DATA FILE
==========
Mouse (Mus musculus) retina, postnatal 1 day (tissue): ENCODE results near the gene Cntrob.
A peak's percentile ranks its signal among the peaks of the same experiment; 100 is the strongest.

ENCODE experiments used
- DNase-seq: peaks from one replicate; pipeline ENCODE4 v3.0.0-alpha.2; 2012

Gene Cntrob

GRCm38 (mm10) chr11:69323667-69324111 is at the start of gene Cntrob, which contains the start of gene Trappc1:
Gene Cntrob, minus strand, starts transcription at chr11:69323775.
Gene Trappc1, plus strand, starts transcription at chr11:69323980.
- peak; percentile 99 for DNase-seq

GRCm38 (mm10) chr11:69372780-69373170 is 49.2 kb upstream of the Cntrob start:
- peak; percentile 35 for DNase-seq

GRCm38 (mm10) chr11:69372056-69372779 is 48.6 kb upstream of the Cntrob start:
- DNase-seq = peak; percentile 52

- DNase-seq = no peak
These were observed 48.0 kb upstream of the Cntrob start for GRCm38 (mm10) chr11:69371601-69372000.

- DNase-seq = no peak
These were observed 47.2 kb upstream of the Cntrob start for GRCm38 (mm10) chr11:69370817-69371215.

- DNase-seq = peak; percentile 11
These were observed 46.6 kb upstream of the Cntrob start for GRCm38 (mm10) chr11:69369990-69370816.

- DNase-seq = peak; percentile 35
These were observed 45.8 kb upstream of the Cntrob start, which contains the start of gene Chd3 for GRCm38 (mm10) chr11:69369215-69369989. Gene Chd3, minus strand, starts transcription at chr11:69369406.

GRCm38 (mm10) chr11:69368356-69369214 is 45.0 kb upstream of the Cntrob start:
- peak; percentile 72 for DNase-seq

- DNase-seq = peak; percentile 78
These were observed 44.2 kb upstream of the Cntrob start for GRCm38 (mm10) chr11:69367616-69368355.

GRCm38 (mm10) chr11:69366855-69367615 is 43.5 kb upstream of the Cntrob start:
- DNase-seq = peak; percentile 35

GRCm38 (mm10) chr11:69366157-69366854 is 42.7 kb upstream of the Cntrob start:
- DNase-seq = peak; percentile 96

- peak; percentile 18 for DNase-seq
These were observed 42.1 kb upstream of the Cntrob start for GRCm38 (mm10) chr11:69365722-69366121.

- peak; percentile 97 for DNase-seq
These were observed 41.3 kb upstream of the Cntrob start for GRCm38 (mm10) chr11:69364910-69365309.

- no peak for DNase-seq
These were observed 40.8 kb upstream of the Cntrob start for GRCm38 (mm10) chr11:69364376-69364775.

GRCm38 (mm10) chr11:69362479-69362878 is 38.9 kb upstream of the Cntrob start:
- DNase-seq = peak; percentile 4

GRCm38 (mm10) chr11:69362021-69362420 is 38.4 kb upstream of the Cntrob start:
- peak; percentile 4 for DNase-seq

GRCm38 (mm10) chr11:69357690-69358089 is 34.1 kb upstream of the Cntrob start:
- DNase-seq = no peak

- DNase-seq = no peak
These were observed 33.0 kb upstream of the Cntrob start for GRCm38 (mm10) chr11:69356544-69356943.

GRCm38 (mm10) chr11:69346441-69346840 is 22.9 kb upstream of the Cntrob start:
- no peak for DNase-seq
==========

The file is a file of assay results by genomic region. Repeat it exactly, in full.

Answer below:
Mouse (Mus musculus) retina, postnatal 1 day (tissue): ENCODE results near the gene Cntrob.
A peak's percentile ranks its signal among the peaks of the same experiment; 100 is the strongest.

ENCODE experiments used
- DNase-seq: peaks from one replicate; pipeline ENCODE4 v3.0.0-alpha.2; 2012

Gene Cntrob

GRCm38 (mm10) chr11:69323667-69324111 is at the start of gene Cntrob, which contains the start of gene Trappc1:
Gene Cntrob, minus strand, starts transcription at chr11:69323775.
Gene Trappc1, plus strand, starts transcription at chr11:69323980.
- peak; percentile 99 for DNase-seq

GRCm38 (mm10) chr11:69372780-69373170 is 49.2 kb upstream of the Cntrob start:
- peak; percentile 35 for DNase-seq

GRCm38 (mm10) chr11:69372056-69372779 is 48.6 kb upstream of the Cntrob start:
- DNase-seq = peak; percentile 52

- DNase-seq = no peak
These were observed 48.0 kb upstream of the Cntrob start for GRCm38 (mm10) chr11:69371601-69372000.

- DNase-seq = no peak
These were observed 47.2 kb upstream of the Cntrob start for GRCm38 (mm10) chr11:69370817-69371215.

- DNase-seq = peak; percentile 11
These were observed 46.6 kb upstream of the Cntrob start for GRCm38 (mm10) chr11:69369990-69370816.

- DNase-seq = peak; percentile 35
These were observed 45.8 kb upstream of the Cntrob start, which contains the start of gene Chd3 for GRCm38 (mm10) chr11:69369215-69369989. Gene Chd3, minus strand, starts transcription at chr11:69369406.

GRCm38 (mm10) chr11:69368356-69369214 is 45.0 kb upstream of the Cntrob start:
- peak; percentile 72 for DNase-seq

- DNase-seq = peak; percentile 78
These were observed 44.2 kb upstream of the Cntrob start for GRCm38 (mm10) chr11:69367616-69368355.

GRCm38 (mm10) chr11:69366855-69367615 is 43.5 kb upstream of the Cntrob start:
- DNase-seq = peak; percentile 35

GRCm38 (mm10) chr11:69366157-69366854 is 42.7 kb upstream of the Cntrob start:
- DNase-seq = peak; percentile 96

- peak; percentile 18 for DNase-seq
These were observed 42.1 kb upstream of the Cntrob start for GRCm38 (mm10) chr11:69365722-69366121.

- peak; percentile 97 for DNase-seq
These were observed 41.3 kb upstream of the Cntrob start for GRCm38 (mm10) chr11:69364910-69365309.

- no peak for DNase-seq
These were observed 40.8 kb upstream of the Cntrob start for GRCm38 (mm10) chr11:69364376-69364775.

GRCm38 (mm10) chr11:69362479-69362878 is 38.9 kb upstream of the Cntrob start:
- DNase-seq = peak; percentile 4

GRCm38 (mm10) chr11:69362021-69362420 is 38.4 kb upstream of the Cntrob start:
- peak; percentile 4 for DNase-seq

GRCm38 (mm10) chr11:69357690-69358089 is 34.1 kb upstream of the Cntrob start:
- DNase-seq = no peak

- DNase-seq = no peak
These were observed 33.0 kb upstream of the Cntrob start for GRCm38 (mm10) chr11:69356544-69356943.

GRCm38 (mm10) chr11:69346441-69346840 is 22.9 kb upstream of the Cntrob start:
- no peak for DNase-seq